This blog, the second of two, seeks to answer the question ‘Was Hirohito a psychopath?’ This second post examines Hirohito’s actions from his decision to escalate Japan’s war against China in 1937 to Japan’s surrender in the wake of the atomic bombings of Hiroshima and Nagasaki. Continue reading
Tag Archives: psychology of evil
Was Japanese Emperor Hirohito a Psychopath? Part 1
With the twenty fifth anniversary of the death of Emperor Hirohito approaching, the Japanese government is preparing to unveil a 61-volume official biography of the Emperor, which a team of scholars has been labouring on since shortly after his death.
It is unlikely that this biography will answer the question, ‘Was Hirohito, who presided over the expansion of the Japanese empire and led his nation into an East Asian war that cost over 120 million lives, a psychopath?’
This blog, the first of two, seeks to address that question. This first post examines Hirohito’s actions in the period up until the outbreak of war with China in 1937, and seeks to determine whether or not he should rank alongside Mao, Hitler and Stalin as one the twentieth century’s greatest mass murderers. Continue reading
The Psychology of Power – Why Revolutions Fail
During Richard Nixon’s visit to Beijing in 1972, the Chinese premier, Zhou Enlai, was asked about the impact of the French Revolution. He famously replied that he thought it was too early to say. Although it appears that Zhou may have misunderstood the question, it was as one diplomat remarked, a misunderstanding that was ‘too delicious to invite correction’.
As is well known, the French revolution, like the Chinese revolution in which Zhou played a leading role, resulted in a prolonged period of death and destruction. Here are 8 reasons why revolutions often fail. Continue reading
Psychology of Evil – The Role of Religion
After watching the evening news, it’s hard to make the argument that religion makes us kinder to one another.
ISIS in Iraq is murdering Christians and Shia Muslims alike under the guise of a Holy War. Israel’s merciless bombardment of Gaza has resulted in the deaths of hundreds of women and children- the youngest to be killed was ten days old, the oldest was 100. In Uganda, evangelical Christians are vowing to campaign to reinstate the death penalty for gay men. And in Burma, Buddhist monks preach hate against that country’s persecuted Muslim minority.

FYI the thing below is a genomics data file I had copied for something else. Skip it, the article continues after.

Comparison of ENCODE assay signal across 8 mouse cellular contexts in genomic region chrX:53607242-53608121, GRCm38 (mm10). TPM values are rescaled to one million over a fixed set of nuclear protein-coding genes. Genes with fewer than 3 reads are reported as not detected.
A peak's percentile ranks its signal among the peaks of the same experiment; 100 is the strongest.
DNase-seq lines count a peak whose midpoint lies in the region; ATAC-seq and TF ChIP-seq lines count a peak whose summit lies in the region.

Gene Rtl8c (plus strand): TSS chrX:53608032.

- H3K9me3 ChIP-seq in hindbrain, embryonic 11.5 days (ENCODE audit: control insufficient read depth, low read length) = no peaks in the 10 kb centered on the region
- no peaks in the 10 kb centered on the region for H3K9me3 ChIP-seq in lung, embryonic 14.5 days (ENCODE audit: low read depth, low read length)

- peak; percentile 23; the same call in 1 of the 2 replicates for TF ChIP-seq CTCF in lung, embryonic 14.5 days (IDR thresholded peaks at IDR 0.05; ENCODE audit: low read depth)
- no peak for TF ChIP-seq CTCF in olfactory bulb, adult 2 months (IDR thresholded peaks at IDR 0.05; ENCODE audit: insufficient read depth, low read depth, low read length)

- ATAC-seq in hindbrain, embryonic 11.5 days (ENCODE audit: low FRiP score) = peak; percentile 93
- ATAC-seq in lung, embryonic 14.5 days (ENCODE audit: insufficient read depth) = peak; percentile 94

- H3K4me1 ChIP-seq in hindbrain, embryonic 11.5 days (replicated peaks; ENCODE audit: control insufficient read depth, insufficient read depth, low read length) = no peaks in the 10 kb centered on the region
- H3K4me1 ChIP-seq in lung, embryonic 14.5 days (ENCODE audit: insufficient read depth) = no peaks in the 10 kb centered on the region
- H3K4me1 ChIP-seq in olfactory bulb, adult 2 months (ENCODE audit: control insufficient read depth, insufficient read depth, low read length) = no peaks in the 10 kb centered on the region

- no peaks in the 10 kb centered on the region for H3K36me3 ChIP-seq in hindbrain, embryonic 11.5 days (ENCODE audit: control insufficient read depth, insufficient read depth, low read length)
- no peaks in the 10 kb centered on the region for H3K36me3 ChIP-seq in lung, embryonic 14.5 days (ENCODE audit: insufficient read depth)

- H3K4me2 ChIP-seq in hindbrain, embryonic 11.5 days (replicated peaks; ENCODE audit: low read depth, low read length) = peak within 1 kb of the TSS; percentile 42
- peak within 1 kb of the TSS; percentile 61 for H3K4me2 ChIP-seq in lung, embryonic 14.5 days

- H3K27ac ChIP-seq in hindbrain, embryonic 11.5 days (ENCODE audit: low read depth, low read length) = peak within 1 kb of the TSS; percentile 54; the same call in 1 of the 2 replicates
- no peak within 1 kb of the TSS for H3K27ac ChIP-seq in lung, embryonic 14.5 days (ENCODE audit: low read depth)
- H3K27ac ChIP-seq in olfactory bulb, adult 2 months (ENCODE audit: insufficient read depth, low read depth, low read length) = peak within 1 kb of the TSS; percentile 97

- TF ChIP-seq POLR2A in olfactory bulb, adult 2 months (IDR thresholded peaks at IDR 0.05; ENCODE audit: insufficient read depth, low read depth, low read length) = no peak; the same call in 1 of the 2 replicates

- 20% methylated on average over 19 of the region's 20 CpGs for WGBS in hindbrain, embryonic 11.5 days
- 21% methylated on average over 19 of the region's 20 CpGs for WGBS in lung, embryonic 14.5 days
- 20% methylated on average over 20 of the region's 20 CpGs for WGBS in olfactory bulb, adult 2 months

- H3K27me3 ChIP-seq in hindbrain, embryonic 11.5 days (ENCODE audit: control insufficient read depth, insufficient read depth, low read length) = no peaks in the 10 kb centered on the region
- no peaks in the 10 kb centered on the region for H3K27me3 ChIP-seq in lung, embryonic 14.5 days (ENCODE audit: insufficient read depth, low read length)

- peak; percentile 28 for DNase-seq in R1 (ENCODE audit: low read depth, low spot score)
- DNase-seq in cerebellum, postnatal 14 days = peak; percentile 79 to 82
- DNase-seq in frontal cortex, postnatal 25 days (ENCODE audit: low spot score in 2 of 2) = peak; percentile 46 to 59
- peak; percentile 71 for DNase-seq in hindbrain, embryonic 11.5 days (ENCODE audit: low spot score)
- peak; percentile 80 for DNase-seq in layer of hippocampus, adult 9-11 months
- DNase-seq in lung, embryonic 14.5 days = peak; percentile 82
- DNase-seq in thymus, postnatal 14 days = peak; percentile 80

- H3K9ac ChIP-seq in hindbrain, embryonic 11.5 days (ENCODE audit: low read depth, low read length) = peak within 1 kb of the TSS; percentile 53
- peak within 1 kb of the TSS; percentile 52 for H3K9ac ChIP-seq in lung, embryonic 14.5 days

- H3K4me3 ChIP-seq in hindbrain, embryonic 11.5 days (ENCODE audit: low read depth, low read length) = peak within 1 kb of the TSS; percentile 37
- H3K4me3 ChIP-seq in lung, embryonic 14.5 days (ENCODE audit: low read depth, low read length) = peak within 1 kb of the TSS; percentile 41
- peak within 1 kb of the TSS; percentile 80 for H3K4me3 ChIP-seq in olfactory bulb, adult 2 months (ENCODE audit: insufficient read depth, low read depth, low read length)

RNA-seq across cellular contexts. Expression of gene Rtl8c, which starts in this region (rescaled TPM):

Amidst this whirlwind of sectarian hatred, it is time to finally recognise that not only is morality possible without god, morality is infinitely better without god. Continue reading
The Psychology of Evil – Mao’s Famine
The famine which occurred in China during the Great Leap Forward was perhaps the greatest crime in history. Between 1958 and 1962 at least 45 million people died. This figure is much higher than the number killed in World War One. The real death toll could be higher, and may even exceed the number killed during World War Two.
Calling it a famine muddies the picture of what actually happened. Unlike during a natural famine, disease was remarkably absent as a cause of death. The reason is both easy to comprehend and terrifying to grasp. Continue reading
Psychopaths as Predators of the Poor
This blog first appeared on Facts and Arts and is based on the important book The Locust Effect.
History is the story of the struggle of the psychologically normal majority of humanity to free ourselves from the tyranny of a psychologically disordered minority who are marked by their innate propensity for violence and greed. This minority is comprised of psychopaths whose psychology excludes the possibility of empathy, and narcissists and paranoids, whose minds are frozen into states of perpetual superiority and fear.
In this long historical struggle, previous generations have crafted a number of essential safeguards to protect us against this tyrannical minority. The most fundamental of these is the rule of law. In the absence of effective law enforcement, citizens are left at the mercy of those of a psychopathic disposition. Today, those who suffer most are the world’s poor. Continue reading
Stalin – A Psychopath in Power
Biographer Simon Sebag Montefiore  describes Stalin as a man who ruined every relationship and friendship in his life. A convinced Marxist fanatic whose messianic egoism was boundless; he was incapable of giving anyone happiness. While Stalin seldom attended executions or torture in person, he liked to hear in detail about the suffering of his victims and would shriek with laughter on hearing of their last desperate pleas for mercy. His greatest delight, he said was ‘to mark one’s enemy, prepare everything, avenge oneself thoroughly and then go to sleep.’ Continue reading